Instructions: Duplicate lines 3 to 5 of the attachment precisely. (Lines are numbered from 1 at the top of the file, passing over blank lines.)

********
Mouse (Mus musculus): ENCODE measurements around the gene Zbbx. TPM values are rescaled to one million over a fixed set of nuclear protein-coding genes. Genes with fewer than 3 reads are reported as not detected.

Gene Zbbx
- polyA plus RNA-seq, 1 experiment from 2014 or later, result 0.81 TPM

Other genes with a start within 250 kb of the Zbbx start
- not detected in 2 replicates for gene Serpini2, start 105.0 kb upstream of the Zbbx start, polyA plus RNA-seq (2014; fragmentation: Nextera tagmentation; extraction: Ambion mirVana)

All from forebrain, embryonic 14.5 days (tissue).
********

- polyA plus RNA-seq, 1 experiment from 2014 or later, result 0.81 TPM

Other genes with a start within 250 kb of the Zbbx start
- not detected in 2 replicates for gene Serpini2, start 105.0 kb upstream of the Zbbx start, polyA plus RNA-seq (2014; fragmentation: Nextera tagmentation; extraction: Ambion mirVana)